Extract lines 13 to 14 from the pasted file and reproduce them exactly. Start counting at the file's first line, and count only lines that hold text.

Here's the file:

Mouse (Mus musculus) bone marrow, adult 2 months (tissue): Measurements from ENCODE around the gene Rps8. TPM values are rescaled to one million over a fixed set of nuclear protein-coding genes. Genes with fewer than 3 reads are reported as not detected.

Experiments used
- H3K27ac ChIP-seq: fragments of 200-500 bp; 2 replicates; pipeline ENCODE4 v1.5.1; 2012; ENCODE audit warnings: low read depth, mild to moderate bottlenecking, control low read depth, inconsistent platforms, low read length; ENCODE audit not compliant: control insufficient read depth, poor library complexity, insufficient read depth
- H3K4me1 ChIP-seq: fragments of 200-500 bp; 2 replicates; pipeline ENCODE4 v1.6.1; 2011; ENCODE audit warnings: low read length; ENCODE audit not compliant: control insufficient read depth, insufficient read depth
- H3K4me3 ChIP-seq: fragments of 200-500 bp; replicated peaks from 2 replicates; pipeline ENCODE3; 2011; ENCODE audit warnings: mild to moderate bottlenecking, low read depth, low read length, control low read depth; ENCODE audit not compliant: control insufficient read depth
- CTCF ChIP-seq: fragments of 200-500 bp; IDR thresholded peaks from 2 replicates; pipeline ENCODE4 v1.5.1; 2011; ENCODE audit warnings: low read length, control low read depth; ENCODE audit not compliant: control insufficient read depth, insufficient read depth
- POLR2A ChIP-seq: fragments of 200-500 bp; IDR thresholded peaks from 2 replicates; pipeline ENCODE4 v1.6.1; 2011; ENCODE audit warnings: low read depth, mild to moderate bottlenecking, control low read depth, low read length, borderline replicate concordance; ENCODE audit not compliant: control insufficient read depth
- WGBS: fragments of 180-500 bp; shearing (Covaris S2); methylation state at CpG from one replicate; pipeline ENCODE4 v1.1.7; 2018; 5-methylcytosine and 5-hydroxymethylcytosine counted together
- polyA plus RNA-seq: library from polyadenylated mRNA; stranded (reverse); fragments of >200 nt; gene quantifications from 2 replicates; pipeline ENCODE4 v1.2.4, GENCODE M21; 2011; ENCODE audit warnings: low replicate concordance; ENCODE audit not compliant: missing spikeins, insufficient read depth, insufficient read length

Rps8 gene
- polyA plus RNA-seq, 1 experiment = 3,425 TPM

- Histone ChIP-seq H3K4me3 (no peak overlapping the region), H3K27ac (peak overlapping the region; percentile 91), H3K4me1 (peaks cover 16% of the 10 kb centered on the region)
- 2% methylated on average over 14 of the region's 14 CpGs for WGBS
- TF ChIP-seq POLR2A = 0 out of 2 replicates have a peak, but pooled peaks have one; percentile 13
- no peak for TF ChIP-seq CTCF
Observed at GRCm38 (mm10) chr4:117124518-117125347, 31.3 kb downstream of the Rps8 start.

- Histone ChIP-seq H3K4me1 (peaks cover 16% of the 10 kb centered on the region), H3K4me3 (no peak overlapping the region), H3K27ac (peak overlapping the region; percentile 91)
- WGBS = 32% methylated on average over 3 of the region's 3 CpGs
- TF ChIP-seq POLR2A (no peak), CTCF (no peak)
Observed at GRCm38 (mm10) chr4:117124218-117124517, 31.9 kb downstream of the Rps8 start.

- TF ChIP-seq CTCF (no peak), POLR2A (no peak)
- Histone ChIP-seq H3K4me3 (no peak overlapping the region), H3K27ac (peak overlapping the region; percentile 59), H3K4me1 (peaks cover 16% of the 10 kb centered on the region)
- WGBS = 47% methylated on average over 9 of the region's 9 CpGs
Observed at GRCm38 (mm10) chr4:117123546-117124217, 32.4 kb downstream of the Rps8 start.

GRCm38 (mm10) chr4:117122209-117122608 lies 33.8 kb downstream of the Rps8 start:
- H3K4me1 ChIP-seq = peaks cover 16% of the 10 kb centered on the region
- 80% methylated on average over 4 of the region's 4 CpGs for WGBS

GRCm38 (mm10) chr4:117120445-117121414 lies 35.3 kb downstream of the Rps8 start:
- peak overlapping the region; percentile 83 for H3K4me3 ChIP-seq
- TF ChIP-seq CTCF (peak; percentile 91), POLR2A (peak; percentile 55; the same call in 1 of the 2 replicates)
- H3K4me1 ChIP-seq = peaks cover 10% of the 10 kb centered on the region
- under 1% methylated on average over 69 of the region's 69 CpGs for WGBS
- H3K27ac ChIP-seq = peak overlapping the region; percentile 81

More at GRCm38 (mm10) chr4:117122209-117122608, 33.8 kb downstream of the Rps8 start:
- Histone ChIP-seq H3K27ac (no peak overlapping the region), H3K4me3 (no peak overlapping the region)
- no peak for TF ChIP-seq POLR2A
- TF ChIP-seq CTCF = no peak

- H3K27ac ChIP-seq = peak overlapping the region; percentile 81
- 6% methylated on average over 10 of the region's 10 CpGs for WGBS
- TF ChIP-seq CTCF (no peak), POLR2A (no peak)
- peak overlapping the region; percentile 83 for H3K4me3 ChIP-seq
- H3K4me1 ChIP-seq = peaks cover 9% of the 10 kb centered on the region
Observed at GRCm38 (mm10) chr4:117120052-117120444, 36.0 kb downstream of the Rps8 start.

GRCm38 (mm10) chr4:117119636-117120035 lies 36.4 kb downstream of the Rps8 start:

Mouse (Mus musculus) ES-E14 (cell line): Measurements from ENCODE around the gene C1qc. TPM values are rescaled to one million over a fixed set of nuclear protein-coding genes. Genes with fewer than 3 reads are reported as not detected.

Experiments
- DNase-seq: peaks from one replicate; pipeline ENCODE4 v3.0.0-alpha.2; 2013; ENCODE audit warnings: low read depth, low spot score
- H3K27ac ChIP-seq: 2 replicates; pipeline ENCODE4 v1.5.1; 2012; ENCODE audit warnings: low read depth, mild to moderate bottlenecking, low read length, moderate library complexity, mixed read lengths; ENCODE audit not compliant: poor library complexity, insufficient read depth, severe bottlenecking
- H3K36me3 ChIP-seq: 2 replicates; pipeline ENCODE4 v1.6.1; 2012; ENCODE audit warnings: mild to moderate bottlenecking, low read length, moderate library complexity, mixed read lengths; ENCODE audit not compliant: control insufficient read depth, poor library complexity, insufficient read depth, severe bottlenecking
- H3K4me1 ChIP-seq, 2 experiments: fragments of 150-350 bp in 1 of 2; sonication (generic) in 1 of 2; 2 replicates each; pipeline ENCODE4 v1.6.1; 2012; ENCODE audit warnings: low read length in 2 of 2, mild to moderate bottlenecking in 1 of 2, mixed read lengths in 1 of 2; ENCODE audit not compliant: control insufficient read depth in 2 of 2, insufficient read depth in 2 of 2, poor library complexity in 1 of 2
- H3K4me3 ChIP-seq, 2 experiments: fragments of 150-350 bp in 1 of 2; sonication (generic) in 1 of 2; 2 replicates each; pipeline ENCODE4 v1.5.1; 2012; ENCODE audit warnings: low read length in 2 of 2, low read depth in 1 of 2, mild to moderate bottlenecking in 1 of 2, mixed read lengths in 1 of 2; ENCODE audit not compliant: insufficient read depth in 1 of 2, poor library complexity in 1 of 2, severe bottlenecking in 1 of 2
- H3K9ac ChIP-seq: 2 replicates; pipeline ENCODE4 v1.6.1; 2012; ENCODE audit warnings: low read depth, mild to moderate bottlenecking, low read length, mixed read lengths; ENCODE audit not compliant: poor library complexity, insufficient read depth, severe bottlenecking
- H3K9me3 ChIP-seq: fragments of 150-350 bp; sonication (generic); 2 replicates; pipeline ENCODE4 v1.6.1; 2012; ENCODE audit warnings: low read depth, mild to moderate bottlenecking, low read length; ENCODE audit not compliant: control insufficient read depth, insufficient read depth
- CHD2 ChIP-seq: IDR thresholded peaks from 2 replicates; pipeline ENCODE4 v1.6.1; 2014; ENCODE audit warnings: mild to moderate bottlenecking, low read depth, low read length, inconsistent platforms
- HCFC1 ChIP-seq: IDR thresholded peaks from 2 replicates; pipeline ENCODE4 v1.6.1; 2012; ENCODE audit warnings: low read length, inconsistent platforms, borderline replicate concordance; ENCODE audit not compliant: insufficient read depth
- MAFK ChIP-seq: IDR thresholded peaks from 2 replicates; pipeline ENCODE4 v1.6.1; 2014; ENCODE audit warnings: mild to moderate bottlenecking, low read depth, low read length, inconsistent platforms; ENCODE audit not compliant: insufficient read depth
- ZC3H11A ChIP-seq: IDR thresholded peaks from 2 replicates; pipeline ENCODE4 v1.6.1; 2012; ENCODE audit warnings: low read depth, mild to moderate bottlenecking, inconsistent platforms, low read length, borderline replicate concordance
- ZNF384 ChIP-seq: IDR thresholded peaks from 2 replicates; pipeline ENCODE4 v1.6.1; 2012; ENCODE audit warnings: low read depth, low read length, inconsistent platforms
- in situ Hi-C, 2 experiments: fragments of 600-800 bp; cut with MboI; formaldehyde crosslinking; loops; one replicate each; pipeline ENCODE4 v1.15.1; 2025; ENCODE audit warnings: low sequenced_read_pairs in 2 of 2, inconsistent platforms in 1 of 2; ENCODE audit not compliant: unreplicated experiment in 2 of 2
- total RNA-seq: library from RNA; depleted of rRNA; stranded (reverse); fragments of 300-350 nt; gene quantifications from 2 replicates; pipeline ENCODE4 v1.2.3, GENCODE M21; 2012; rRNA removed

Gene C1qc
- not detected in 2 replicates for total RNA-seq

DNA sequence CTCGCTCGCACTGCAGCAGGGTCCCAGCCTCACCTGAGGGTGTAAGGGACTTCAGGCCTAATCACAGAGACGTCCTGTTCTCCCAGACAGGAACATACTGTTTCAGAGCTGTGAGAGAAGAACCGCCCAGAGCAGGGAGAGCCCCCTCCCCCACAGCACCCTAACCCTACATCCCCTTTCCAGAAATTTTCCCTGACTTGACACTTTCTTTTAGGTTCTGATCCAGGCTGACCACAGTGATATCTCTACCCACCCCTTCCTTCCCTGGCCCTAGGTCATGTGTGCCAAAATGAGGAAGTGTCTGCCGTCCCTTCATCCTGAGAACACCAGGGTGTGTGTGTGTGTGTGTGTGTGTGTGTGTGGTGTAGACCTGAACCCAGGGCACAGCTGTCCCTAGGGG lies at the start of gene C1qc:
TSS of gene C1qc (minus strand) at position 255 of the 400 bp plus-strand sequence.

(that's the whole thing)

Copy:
- 2% methylated on average over 14 of the region's 14 CpGs for WGBS
- TF ChIP-seq POLR2A = 0 out of 2 replicates have a peak, but pooled peaks have one; percentile 13